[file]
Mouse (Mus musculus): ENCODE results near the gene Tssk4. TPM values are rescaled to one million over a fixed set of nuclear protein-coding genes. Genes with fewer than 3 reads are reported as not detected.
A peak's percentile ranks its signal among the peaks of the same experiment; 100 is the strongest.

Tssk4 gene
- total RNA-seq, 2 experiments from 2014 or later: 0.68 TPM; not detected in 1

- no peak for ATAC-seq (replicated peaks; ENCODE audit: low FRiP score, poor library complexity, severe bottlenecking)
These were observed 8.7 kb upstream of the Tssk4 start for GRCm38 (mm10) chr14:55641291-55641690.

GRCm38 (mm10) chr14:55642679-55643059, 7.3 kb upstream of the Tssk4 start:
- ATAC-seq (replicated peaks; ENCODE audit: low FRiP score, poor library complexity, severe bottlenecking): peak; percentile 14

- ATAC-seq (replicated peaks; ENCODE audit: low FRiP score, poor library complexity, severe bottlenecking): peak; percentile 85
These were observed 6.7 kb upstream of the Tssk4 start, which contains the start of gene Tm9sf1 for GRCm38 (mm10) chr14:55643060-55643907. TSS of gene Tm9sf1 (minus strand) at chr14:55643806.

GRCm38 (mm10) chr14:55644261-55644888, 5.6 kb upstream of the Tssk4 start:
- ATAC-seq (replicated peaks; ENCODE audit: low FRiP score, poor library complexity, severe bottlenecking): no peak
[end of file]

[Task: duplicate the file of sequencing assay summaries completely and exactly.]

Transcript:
Mouse (Mus musculus): ENCODE results near the gene Tssk4. TPM values are rescaled to one million over a fixed set of nuclear protein-coding genes. Genes with fewer than 3 reads are reported as not detected.
A peak's percentile ranks its signal among the peaks of the same experiment; 100 is the strongest.

Tssk4 gene
- total RNA-seq, 2 experiments from 2014 or later: 0.68 TPM; not detected in 1

- no peak for ATAC-seq (replicated peaks; ENCODE audit: low FRiP score, poor library complexity, severe bottlenecking)
These were observed 8.7 kb upstream of the Tssk4 start for GRCm38 (mm10) chr14:55641291-55641690.

GRCm38 (mm10) chr14:55642679-55643059, 7.3 kb upstream of the Tssk4 start:
- ATAC-seq (replicated peaks; ENCODE audit: low FRiP score, poor library complexity, severe bottlenecking): peak; percentile 14

- ATAC-seq (replicated peaks; ENCODE audit: low FRiP score, poor library complexity, severe bottlenecking): peak; percentile 85
These were observed 6.7 kb upstream of the Tssk4 start, which contains the start of gene Tm9sf1 for GRCm38 (mm10) chr14:55643060-55643907. TSS of gene Tm9sf1 (minus strand) at chr14:55643806.

GRCm38 (mm10) chr14:55644261-55644888, 5.6 kb upstream of the Tssk4 start:
- ATAC-seq (replicated peaks; ENCODE audit: low FRiP score, poor library complexity, severe bottlenecking): no peak